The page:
I was at Harbor-UCLA this morning to seek PEP but they didn't want to give the treatment. The nurse said that the ER is not equip to give PEP there and that its only for life threatening emergency. It was for me because I didn't want to get expose. Now I google PEP available in Los Angeles and Harbor-UCLA was on there. I spoke to their nurse and doctors and they refuse to give me treatment. I went to Cedar-Sinai ER and they took me right away and gave me a 3 pack treatment and to seek AHF for follow up for more drugs as well since its a 28 day treatment. This was a stressful weekend because monday is presidents day and most clinics are close and I was expose Saturday morning.If I made it to tuesday it wouldve pass the 72 hour mark. Thank God for Cedar Sinai! Now my other question is Can I sue a hospital emergency room for refusing my treatment? and why is that that mose ER hospital dont have any idea what PEP is? Will there be change in the future?
The medical decision whether to recommend or offer a course of PEP to someone who may have had an HIV exposure depends on the likelihood of transmission. Many folks arrive in ERs requesting PEP for inconsequential events or even non-exposures. All hospitals and urgent care facilities should be PEP-knowledgeable and equipped to prescribe PEP, as a significant HIV exposure is indeed a medical emergency and the efficacy of PEP is dependent on how soon the first dose can be administered. Harbor-UCLA is certainly equipped to prescribe PEP. Without additional information I really can't comment as to why they refused to treat you. Perhaps in their evaluation your potential exposure was not significant enough to warrant a course of PEP. When in doubt, most ERs will provide a three-day starter pack and, as in your case, advise the patient to see an HIV specialist for further evaluation. The specialist, after taking a more detailed history, may advise discontinuing PEP or completing the full 28-day course and provide a prescription for the additional 25 days.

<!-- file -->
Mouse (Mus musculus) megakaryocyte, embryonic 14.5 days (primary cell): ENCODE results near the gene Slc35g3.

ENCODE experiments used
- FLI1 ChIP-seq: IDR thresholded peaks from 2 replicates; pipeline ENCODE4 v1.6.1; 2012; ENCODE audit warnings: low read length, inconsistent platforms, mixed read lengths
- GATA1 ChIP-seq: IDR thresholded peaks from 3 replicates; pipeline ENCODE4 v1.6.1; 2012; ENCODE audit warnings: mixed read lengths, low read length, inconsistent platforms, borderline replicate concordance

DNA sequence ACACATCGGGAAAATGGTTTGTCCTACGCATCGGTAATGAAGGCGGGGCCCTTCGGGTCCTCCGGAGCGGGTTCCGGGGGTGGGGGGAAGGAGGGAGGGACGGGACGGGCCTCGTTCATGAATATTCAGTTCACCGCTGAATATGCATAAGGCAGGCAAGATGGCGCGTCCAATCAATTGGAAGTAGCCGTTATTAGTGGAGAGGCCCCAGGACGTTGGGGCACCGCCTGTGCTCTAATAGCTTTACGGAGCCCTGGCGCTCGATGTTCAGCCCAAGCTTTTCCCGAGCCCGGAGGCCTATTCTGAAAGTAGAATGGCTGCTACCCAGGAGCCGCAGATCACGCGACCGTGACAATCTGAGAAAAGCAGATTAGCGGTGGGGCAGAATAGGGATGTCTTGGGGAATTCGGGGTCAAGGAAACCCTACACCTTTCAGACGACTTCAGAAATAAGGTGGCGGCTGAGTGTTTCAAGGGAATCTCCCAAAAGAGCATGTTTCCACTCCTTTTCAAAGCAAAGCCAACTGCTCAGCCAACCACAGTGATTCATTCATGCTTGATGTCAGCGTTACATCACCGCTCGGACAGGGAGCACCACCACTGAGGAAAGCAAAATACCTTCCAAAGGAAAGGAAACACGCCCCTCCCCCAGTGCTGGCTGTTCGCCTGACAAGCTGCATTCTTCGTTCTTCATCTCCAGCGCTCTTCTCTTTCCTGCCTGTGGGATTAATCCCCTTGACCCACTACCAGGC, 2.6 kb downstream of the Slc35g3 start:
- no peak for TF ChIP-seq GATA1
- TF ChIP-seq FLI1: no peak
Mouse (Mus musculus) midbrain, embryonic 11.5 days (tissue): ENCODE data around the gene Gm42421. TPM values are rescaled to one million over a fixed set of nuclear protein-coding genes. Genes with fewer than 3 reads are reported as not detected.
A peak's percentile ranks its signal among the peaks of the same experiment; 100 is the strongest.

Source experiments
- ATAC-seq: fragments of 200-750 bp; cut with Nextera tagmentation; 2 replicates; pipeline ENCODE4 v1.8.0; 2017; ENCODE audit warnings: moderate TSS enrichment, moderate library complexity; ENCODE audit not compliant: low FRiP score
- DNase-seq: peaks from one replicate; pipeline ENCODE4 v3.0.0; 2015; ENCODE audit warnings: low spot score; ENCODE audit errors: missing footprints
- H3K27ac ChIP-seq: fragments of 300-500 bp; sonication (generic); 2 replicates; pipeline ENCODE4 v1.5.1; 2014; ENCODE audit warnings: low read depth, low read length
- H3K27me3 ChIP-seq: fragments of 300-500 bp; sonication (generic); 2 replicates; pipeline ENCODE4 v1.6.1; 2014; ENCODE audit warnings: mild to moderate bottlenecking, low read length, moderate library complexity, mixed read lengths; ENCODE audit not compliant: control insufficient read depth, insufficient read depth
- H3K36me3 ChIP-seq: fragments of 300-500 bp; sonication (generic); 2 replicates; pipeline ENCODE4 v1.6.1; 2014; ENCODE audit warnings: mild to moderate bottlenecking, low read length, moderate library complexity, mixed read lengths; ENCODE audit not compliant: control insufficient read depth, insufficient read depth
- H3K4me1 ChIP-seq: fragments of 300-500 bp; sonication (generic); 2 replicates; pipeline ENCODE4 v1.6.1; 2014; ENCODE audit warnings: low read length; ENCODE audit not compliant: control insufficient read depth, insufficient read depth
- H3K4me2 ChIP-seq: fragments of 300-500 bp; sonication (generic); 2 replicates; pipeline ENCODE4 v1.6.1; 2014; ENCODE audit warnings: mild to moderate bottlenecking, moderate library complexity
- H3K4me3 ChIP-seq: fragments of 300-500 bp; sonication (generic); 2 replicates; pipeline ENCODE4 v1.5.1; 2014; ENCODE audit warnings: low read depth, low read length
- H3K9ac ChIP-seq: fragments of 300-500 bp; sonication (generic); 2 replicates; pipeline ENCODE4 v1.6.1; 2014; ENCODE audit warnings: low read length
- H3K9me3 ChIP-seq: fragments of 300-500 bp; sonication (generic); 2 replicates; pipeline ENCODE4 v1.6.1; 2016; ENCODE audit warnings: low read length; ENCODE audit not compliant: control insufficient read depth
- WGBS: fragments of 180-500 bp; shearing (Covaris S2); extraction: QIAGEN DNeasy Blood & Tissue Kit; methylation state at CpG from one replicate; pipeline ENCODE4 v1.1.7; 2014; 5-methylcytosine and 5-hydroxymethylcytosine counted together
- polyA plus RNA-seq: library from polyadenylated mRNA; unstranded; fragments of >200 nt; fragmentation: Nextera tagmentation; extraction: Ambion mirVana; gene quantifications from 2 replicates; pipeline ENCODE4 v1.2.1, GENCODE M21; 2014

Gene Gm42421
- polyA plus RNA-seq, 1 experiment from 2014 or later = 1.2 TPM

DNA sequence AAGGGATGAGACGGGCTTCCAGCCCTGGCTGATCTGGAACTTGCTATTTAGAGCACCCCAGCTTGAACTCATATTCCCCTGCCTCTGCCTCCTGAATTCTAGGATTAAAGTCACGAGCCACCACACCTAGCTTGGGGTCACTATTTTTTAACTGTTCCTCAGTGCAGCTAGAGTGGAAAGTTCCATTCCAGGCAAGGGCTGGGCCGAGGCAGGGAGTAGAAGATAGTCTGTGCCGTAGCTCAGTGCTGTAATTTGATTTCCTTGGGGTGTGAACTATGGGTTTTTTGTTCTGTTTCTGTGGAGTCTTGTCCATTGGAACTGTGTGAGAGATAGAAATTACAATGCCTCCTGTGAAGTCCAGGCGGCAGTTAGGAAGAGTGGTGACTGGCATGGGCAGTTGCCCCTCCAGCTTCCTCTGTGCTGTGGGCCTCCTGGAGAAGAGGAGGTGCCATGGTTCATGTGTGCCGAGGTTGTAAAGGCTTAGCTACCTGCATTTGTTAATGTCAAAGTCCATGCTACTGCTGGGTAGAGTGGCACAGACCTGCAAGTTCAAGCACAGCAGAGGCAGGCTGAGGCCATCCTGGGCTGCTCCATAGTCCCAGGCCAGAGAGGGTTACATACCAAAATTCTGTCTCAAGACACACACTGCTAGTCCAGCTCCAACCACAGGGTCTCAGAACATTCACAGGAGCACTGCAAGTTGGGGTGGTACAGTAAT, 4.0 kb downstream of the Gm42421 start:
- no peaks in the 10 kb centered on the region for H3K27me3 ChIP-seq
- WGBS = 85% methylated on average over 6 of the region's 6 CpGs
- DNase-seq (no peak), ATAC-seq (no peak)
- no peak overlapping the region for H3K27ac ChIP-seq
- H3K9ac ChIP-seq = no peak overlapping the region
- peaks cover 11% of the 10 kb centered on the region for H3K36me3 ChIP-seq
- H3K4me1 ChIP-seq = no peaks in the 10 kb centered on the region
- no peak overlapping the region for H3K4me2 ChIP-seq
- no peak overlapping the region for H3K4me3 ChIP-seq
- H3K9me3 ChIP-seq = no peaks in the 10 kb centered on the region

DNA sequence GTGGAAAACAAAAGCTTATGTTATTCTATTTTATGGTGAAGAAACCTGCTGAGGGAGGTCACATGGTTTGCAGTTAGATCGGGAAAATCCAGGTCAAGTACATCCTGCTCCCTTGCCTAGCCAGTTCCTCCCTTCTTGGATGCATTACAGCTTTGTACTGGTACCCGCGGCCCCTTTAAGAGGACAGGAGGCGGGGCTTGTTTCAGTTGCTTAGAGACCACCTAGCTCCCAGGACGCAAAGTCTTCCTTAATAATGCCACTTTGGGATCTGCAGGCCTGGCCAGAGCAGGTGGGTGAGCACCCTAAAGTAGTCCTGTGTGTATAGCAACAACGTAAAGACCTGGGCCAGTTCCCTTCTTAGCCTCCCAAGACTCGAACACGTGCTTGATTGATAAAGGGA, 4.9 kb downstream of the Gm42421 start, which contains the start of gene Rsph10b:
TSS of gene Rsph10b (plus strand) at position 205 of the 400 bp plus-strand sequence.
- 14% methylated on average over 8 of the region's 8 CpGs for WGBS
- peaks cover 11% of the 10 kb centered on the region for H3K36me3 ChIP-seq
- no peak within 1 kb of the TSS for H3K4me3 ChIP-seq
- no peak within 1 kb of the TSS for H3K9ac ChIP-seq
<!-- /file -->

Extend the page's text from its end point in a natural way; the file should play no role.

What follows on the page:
Regarding suing Harbor-UCLA, it's unlikely you would be successful in a malpractice case. You can discuss this further with your HIV specialist, as he will have much more information than I about what transpired.
Regarding hospital ERs, most are knowledgable about PEP, particularly in larger cities or locations where HIV is prevalent.
Good luck with your PEP regimen Ferdi.